From incubation on campus to aviation history

Flirtey drone accepted into the Smithsonian’s National Air and Space Museum collection

Flirtey drone.

Flirtey drone, an example of Nevada's advanced technology in higher education. Photo curtesy of Tim and Angel Cox.

From incubation on campus to aviation history

Flirtey drone accepted into the Smithsonian’s National Air and Space Museum collection

Flirtey drone, an example of Nevada's advanced technology in higher education. Photo curtesy of Tim and Angel Cox.

Flirtey drone.

Flirtey drone, an example of Nevada's advanced technology in higher education. Photo curtesy of Tim and Angel Cox.

From its beginnings as a start-up based on the University of Nevada, Reno campus, Flirtey went on to become the first unmanned-autonomous vehicle company to complete an FAA-approved delivery by drone on July 17, 2015. Now, the six-rotor drone that delivered medication to a rural medical clinic in Virginia has been accepted into the collection of the Smithsonian's National Air and Space Museum, which displays the Space Shuttle Discovery, the SR-71 Blackbird and the first aircraft operated by FedEx.

"Flirtey's delivery was the ‘Kitty Hawk moment' for the drone industry and it is fitting that our delivery drone will now be part of the same institution that displays the Wright Flyer," Flirtey CEO Matt Sweeny said.

The Flirtey story is an example of the University's commitment to advance development of autonomous systems and related industry through research, business incubation and workforce development. Flirtey landed on campus in 2014 and - in partnership with University researchers and students and supported by Sierra Angels, a Nevada angel investor group - the drone-delivery service completed its indoor, aerial tests and enhanced the capability of its drones in campus facilities.

Partnership research between the University and Flirtey continues. University researchers involved in a landmark, national project to develop new air-traffic-management systems worked with Flirtey to test concepts involving drones for more than a year. The University is one of a handful of organizations participating in the first phase of this NASA Ames Unmanned Aerial Systems Traffic Management project to enable safer use of low-altitude airspace, 500 feet and below, where autonomous aerial vehicles, helicopters, gliders and other general aircraft are operating.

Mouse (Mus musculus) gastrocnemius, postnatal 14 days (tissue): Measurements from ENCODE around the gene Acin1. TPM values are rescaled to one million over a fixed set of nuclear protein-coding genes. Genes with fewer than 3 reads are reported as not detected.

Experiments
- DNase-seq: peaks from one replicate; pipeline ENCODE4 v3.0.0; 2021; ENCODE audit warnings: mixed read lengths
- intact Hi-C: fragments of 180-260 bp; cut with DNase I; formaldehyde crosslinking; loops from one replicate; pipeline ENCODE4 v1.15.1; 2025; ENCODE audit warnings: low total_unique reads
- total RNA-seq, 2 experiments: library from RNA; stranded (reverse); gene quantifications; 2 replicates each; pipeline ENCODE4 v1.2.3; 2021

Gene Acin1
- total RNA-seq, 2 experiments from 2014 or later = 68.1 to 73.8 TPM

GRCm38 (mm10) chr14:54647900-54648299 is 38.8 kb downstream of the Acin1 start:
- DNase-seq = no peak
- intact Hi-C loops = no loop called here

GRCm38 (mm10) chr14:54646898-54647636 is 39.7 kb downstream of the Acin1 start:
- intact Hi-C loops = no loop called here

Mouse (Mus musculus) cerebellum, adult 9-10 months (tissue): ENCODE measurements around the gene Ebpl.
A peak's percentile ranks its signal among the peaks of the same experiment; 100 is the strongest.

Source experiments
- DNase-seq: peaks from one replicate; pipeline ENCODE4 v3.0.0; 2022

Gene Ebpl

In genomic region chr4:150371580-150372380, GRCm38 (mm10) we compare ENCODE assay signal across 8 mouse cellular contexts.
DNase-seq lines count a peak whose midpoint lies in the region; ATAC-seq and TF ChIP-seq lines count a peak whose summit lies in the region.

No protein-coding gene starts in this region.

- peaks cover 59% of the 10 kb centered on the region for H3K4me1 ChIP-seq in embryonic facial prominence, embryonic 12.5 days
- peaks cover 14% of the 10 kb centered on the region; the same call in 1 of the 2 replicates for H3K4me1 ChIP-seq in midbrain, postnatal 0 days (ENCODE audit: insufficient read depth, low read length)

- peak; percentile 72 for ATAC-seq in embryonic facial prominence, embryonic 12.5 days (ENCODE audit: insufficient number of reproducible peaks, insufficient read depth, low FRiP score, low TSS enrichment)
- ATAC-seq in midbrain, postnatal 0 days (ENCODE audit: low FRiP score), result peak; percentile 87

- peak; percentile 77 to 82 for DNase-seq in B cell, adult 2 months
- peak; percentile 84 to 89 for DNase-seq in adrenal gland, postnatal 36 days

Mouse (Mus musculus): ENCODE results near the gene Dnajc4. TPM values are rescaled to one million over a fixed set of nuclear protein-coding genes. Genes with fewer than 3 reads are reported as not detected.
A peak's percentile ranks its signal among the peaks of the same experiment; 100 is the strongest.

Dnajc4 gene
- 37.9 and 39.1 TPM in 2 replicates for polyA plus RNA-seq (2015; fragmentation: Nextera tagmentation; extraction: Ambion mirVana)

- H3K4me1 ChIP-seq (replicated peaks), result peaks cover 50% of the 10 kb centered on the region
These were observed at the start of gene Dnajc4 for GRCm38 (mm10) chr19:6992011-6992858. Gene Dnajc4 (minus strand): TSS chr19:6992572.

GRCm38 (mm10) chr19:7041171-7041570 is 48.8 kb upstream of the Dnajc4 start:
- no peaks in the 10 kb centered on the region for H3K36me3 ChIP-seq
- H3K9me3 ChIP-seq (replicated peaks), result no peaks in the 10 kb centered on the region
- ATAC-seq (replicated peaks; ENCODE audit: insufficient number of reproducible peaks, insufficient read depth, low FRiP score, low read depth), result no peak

Successful mission flights using software developed by the University group, in collaboration with the NASA Ames Research Center, were conducted at the Reno-Stead Airport in April 2016. The test was part of a milestone event that included 24 unmanned aircraft at six sites across the country.

Flirtey is also involved with University research exploring "sense and avoid" capabilities using sensor technology to enable aircraft to safely navigate in a dynamically changing air space.

"Work done in partnership between the University of Nevada, Reno and Flirtey has set the stage for a world in which unmanned aircraft safely occupy our skies, coexisting with manned aircraft and making a positive difference in people's lives," Richard Kelley, chief engineer for the Nevada Advanced Autonomous Systems Innovation Center, the University's autonomous robotic systems and intelligent machine research and industry collaboration, said. "This partnership demonstrates how Nevada's commitment to advanced technology and higher education is reinvigorating the state's economy and paving the way for a ‘New Nevada.'"

Relative to workforce development, the University's College of Engineering launched a minor degree in unmanned autonomous systems in 2014. In its quest to expand drone-delivery service in the United States, Flirtey also collaborates with the Virginia Tech Institute for Critical Technology and Applied Science, the Mid Atlantic Aviation Partnership, the NASA Langley Research Center, the Appalachian College of Pharmacy, the Business and Economic Development Office of Wise County and Virginia and other partners.

The Flirtey drone will be put on exhibit after it has been prepared for long-term display by museum collections specialists with the Smithsonian.

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